Vain journey

Published : Feb 15, 2008 00:00 IST

George Bush speaks at the Emirates Palace Hotel in Abu Dhabi on January 13. - SUSAN WALSH/AP

George Bush speaks at the Emirates Palace Hotel in Abu Dhabi on January 13. - SUSAN WALSH/AP

Save for Israel, no West Asian country U.S. President George Bush visited gave him an enthusiastic welcome.

George Bush speaks

WITH his tenure nearing its end, United States President George W. Bush went on a highly publicised eight-day tour of West Asia. The avowed goals of the tour were to enhance the prospects of Arab-Israeli peace and to ensure the isolation of Iran in the region.

But the consensus, both in the U.S. and in the Arab world, is that Bush has very little to show from the trip. Arab leaders gave the lame-duck President a patient hearing but did not seem to be in a mood to listen to his dictates.

Bushs popularity rating in the Gulf region, according to a recent poll conducted by an American agency, is at 12 per cent. The poll revealed that Iranian President Mahmoud Ahmadinejad and Al Qaeda leader Osama bin Laden are much more popular than Bush in the Arab world. In many of the Arab countries, the American President was greeted by protesters. Local media coverage was generally critical of the Presidents political agenda. French President Nicolas Sarkozy, who was on a visit to the region around the same time, seems to have scored more diplomatic points than Bush. The French offer to share civilian nuclear technology with the Gulf Arab states was appreciated. The United Arab Emirates has given permission to France to set up a small French military base on its territory.

The American Presidents itinerary included Israel, Palestine, Kuwait, the major Gulf emirates, Saudi Arabia and Egypt. The trip came soon after the Annapolis summit, which brought leaders of the region together. At the summit, Bush grandiosely promised to find a solution to the Palestinian issue by the end of the year. However, as far as the Palestinians are concerned, things seem to be going from bad to worse. Israel is determinedly pursuing its expansionist policies. New Jewish settlements are being built in East Jerusalem, which is supposed to be the capital of the proposed Palestinian state. Israeli forces have been targeting civilians in the Gaza Strip with impunity while trying to starve the million and a half people there into submission. Just after Bush left Tel Aviv, Israeli forces massacred 19 civilians in Gaza.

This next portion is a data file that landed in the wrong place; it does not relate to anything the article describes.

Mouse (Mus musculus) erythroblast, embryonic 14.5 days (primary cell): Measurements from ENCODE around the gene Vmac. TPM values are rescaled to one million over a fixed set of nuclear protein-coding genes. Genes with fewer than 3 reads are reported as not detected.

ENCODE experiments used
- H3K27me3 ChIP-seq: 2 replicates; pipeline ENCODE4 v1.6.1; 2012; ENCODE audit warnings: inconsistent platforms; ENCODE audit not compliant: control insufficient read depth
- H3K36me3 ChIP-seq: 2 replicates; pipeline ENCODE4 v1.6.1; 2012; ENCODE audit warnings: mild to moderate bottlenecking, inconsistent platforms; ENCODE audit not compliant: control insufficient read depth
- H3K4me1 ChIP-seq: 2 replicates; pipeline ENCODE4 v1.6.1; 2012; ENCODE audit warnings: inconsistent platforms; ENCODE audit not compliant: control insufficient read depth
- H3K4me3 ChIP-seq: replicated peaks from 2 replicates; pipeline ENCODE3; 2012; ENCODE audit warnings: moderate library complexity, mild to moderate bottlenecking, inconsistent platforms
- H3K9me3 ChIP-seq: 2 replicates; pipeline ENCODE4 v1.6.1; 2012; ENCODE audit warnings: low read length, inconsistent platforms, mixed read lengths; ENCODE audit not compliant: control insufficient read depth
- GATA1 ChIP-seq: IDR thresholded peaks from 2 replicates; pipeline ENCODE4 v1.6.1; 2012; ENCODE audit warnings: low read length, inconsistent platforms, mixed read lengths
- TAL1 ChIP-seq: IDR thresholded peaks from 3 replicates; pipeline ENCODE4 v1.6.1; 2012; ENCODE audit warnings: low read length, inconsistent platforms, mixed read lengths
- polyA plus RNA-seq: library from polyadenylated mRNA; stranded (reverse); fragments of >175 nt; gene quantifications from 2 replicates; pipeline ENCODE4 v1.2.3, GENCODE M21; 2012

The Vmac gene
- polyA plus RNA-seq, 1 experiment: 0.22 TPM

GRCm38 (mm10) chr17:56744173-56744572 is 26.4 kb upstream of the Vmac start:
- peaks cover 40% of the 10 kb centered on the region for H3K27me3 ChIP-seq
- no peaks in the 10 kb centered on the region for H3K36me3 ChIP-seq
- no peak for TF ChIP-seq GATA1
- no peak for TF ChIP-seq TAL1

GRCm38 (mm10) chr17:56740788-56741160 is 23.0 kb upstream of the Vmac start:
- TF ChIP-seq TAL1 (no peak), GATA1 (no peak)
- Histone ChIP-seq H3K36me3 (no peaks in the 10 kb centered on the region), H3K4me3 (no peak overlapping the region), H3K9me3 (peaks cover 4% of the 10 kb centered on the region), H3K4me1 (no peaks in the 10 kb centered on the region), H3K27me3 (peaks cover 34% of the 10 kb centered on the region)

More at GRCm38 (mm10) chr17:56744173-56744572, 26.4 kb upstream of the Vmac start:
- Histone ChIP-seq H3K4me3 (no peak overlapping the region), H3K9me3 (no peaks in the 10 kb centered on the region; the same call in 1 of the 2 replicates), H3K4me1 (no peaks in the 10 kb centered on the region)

Not surprisingly, Bush received the most effusive welcome in Israel. In an interview before his West Asia tour, Bush told the Israeli media that he thought it was no longer possible for an agreement to be reached on establishing a Palestinian state before the end of 2008 and all that could be hoped for was an agreement on the definition of a Palestinian state. At the Annapolis summit, Bush had promised a sovereign and contiguous Palestinian state before the end of the year. The President told the interviewer that he did not want to put any pressure on Israel to show flexibility in responding to the demands of the Palestinians.

Though Bush formally made a call, during the course of the visit, for Israel to end the occupation that began in 1967, his subsequent statements showed that he fully backed the recalcitrant policies pursued by the Jewish state. He went to the extent of describing Israel as a model state for the rest of West Asia to follow. President Bush told his Israeli hosts that the Palestinian Authority (P.A.) would have to implement the Washington-sponsored road map before meaningful talks about statehood could start. Under the terms of the road map, Israel is supposed to halt its settlement-building activities while the P.A. is obliged to disarm the Palestinian resistance groups. It is clear that the Bush administration does not consider the United Nations resolutions on the Israel-Palestine conflict as the basis for negotiations.

According to reports in the Israeli media, Bush gave the Israeli government the green light to continue with its policy of targeted killing of Palestinian civilians in the Gaza Strip and the occupied territories. To the dismay of Palestinians, Bush extended support to the continuation of Israeli military checkpoints spread throughout the West Bank. These checkpoints have made life veritable hell for ordinary Palestinians. Many Israeli Cabinet members have called for their removal, but President Bush has decreed that they are necessary to stop terrorists from reaching Israeli cities.

Bush told the Palestinian leadership in Ramallah that it should lower its expectations about a deal that would give it back all the territories that it lost in the 1967 war and that it should forget about the right of return for the millions of refugees scattered all over the Arab world and beyond. He also made it a point to emphasise the Jewish character of the state of Israel, conveniently forgetting about the two million Palestinians who still reside there.

Throughout his trip, the American President also echoed the Israeli governments views on Iran. In the only speech he gave during his visit, he told an audience consisting of royalty and businessmen in Abu Dhabi that Iran was the worlds leading sponsor of terrorism and that its actions threaten the security of nations everywhere.

The Israeli Opposition leader, Benjamin Netanyahu, told the Israeli media that he was convinced about Bushs determination to end the Iranian threat. Israels Deputy Prime Minister Avigdor Lieberman said that President Bush had completely adopted the Israeli conception of confronting the threat from Iran.